Life has many twists and turns, and as I recently discovered, even U-turns. In 1986 we left Papua New Guinea after 7 years, during which time my husband worked in the Yangpela Didiman (agricultural) program. The PNG chapter of our lives seemed closed. Thus, it was a great surprise in 2018 when I was approached […]
Life has many twists and turns, and as I recently discovered, even U-turns. In 1986 we left Papua New Guinea after 7 years, during which time my husband worked in the Yangpela Didiman (agricultural) program. The PNG chapter of our lives seemed closed. Thus, it was a great surprise in 2018 when I was approached by Glenice Hartwich and Nevin Nitschke to consider returning to a PNG work assignment alongside Lutheran school leaders in order to facilitate a revision of the Christian Life Studies program.
After deliberations, conversations and prayers, I boarded a plane in March of this year to return to the country after almost 30 years. While it is easy to consider what has changed in that time, it is perhaps more pertinent to consider what has remained the same. I was welcomed with warmth and friendliness, and as I met Church and School leaders I realized that the Lutheran church has not only survived, but also thrived. Being left with a huge administrative load after the departure of expatriate missionaries has not been an easy road and to some eyes mistakes have been made. Yet there has emerged strong Pastors, Evangelists, leaders, teachers and everyday people who have a passion for the gospel and whose hearts and lives are committed to serving our God
Having spent my working years in education, I took certain preconceived ideas with me of what schooling looks like. These were quickly turned upside down after my visits to Lutheran schools in PNG. Government requirements for compulsory education have meant that many schools are now filled to capacity and beyond. Lutheran primary schools in the towns of Lae and Port Morseby have up to 1500 students with teachers managing over 50 students per class – without the classroom space, aides, resources and technology familiar to any Australian teacher. This is mirrored in the secondary schools.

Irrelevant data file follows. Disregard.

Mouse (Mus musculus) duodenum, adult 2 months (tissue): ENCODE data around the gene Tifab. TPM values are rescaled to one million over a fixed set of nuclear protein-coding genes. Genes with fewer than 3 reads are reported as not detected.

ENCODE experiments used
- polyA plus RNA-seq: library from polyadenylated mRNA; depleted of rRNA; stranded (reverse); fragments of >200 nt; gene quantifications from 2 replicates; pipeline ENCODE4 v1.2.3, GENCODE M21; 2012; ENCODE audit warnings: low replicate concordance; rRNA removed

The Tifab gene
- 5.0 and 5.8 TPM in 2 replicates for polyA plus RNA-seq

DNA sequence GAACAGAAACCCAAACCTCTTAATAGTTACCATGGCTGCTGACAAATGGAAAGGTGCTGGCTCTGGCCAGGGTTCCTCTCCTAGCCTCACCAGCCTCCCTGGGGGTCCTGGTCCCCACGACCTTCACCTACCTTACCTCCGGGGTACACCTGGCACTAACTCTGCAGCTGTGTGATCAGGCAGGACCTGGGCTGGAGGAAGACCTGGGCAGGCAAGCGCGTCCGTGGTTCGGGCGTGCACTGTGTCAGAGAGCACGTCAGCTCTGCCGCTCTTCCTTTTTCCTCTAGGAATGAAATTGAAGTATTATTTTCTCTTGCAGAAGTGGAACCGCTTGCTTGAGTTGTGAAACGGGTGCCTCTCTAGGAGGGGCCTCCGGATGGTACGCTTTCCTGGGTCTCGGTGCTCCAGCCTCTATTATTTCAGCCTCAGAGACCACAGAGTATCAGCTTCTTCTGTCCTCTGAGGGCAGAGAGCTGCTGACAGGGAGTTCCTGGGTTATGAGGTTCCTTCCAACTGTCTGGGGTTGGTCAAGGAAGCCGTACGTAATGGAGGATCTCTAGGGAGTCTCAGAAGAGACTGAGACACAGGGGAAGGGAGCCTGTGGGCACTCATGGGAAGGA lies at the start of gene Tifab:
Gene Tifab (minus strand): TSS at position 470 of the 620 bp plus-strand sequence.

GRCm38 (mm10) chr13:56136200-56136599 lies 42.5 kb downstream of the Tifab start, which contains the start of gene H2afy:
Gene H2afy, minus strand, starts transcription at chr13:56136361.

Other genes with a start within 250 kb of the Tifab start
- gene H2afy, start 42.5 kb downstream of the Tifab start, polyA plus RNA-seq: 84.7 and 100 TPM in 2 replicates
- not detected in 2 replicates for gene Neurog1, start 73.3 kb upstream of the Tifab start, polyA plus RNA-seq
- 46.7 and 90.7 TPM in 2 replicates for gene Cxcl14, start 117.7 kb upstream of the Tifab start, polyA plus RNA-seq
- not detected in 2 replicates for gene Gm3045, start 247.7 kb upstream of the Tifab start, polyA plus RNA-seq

The Christian Life Studies program was initially prepared almost 20 years ago. It is a well-designed program, much of which is still appropriate today, and is relevant to the PNG culture. However, with continuing cultural and educational change it is in need of updating in order for teachers to use it more easily and effectively.
Plans are now being formed to restructure and add to the program, using the knowledge and skills of local Education Secretaries, leaders and teachers. As appropriate I will return to work alongside them, an opportunity that makes me feel both humbled and excited.
What can you do? Keep the ELCPNG church in your prayers, with both mindfulness of the cultural change and challenges within this developing country, along with thankfulness for the faith and passion shown by its people as they live out their Christian calling.
If your school would like to know more about how they can connect to the mission of God through a LCA International Mission service-learning and ministry partnership, you are invited to phone Erin on (08) 8267 7300 or email firstname.lastname@example.org. For more information, go to www.lcamission.org.au/join-gods-mission/service-learning/
Read more stories about school partnerships and school service-learning at www.lcamission.org.au/category/stories/local-partners/schools/